If one point has been driven home more than any other over the past ten years, it’s been the trend towards increasing options. Regardless what media channel you’re talking about, the face of technology, consumable media, and social interaction has morphed into a billion-headed hydra. TiVo has given way to theYouTubes and Hulus. Myspace users rabidly jump ship to Facebook, while early adopters of Twitter are now branching to Path and other alternatives. With the pace of innovation continually quickening and the attention spans of users shortening by the hour, what is the digital marketing world supposed to do? In a word, we need focus more than ever. But what do we focus on?
The Tale of the QR Code
Let’s use QR (Quick Response) codes as an example. From billboards to movie posters, from product packaging to coupons, they have become a part of the culture in the East. 6-7 years ago, QR codes were supposed to also take America by storm, mounting their assault on legs gained in the East, in Japan, China, and Korea especially. The few American marketers that took QR codes seriously and started including them as a part of their packaging (I still have a few albums with QR codes on the back of the jewel case) soon realized that Americans just weren’t ready for these handy, quirky looking barcodes. Much in the way that Americans never truly adopted Infrared linking in phones and laptops, the QR code has mostly lived in Asia and to some extent Europe. Now that 25% of all Americans have smartphones, more and more QR codes are starting to pop up. The technology has been driving the preferred medium of communication.
So what lesson can be learned from the QR code? “Early Adopters” may have jumped the gun on including these codes as a feature of their U.S. marketing plans, but what pushed them make the decision to include QR as part of their campaigns? Just because they could? Could the space and attention used by the QR code have been used more effectively? How much of their target U.S. demographic even knew what QR codes were 7 years ago? All these questions point us back to the f-word: FOCUS.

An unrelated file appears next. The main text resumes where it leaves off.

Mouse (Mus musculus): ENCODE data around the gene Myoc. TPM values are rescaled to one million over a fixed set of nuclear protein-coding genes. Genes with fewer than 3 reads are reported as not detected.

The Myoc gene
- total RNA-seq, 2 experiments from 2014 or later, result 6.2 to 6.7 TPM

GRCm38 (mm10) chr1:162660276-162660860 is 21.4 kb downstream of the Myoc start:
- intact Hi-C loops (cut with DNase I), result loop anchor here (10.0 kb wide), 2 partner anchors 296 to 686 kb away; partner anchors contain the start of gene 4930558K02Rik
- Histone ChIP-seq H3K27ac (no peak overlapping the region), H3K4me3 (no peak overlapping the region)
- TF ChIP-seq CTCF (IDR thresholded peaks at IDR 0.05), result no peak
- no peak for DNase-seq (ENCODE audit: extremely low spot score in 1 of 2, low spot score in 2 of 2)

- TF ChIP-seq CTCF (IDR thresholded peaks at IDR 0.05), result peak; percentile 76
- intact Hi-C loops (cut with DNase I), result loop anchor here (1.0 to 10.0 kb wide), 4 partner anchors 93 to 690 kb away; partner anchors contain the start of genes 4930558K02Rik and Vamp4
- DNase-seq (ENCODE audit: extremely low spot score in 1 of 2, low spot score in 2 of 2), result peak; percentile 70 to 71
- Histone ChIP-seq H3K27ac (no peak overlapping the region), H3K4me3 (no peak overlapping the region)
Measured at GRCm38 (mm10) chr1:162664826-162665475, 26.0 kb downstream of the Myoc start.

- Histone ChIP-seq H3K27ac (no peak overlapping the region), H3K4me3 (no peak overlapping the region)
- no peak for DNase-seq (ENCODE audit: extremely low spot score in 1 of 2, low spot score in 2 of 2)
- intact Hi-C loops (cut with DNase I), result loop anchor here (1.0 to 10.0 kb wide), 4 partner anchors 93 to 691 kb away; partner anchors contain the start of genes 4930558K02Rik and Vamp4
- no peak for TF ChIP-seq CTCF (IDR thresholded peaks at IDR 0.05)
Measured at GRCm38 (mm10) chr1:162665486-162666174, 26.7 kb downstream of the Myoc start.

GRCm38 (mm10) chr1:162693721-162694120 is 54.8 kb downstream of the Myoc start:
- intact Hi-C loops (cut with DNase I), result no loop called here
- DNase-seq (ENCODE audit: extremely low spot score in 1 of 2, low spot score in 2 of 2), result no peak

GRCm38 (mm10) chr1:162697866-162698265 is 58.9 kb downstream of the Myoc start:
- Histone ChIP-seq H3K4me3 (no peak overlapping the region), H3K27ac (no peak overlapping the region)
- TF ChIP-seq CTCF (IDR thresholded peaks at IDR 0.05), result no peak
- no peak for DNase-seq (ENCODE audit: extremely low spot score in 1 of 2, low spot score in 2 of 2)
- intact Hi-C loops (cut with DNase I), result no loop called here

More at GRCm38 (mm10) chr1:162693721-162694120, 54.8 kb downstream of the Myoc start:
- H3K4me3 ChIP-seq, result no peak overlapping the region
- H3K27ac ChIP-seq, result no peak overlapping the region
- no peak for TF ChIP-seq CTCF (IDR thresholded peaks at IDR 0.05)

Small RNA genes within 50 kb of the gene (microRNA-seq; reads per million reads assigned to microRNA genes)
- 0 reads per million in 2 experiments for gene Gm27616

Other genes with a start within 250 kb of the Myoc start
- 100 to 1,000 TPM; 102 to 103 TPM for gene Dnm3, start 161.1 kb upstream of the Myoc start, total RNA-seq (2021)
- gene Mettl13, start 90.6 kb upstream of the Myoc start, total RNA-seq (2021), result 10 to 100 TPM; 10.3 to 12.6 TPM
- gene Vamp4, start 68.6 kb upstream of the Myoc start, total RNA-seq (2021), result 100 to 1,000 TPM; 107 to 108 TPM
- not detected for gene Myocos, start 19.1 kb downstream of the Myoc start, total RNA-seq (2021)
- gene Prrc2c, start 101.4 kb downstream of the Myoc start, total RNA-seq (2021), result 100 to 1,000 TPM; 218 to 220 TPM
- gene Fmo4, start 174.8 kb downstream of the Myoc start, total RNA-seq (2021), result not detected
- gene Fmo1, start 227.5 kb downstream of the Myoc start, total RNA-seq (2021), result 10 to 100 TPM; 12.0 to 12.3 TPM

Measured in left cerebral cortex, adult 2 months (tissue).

“Me-too” is the Anti-Focus
Extrapolated across the entirety of the digital realm, we can make a list of questions to ask ourselves about each channel we choose to target. Let’s pick on Twitter for another example. Just because you CAN sign up for a Twitter account, does that mean you really need one? What value does it add to your campaign? What is your plan for engagement beyond just “having an account”? Are you tweeting anything of value? Can you justify having an area for a Twitter stream on your site? If you can’t answer these questions, you probably don’t need a Twitter account for your product or service, or you need to spend more resources developing a holistic plan for social engagement through Twitter.
Businesses are often guilty of riding the “me-too” wave, either because a competitor has a service or feature or because they read a blog about the next “great new thing”. Reactionary planning is one of the most toxic ways to form a competitive strategy. If you want something because someone else already has it, you will perpetually be playing follow-the-leader. Focus on your core assets and develop a strategy for those channels that hit your demographic the broadest. If a significant portion of your customers / users are on Twitter, by all means be there! Brainstorm ways to engage clients with your product or services and focus on executing them! Just don’t fall in line behind everyone else in your industry… That is, unless you don’t mind always finishing second to someone else’s focused efforts!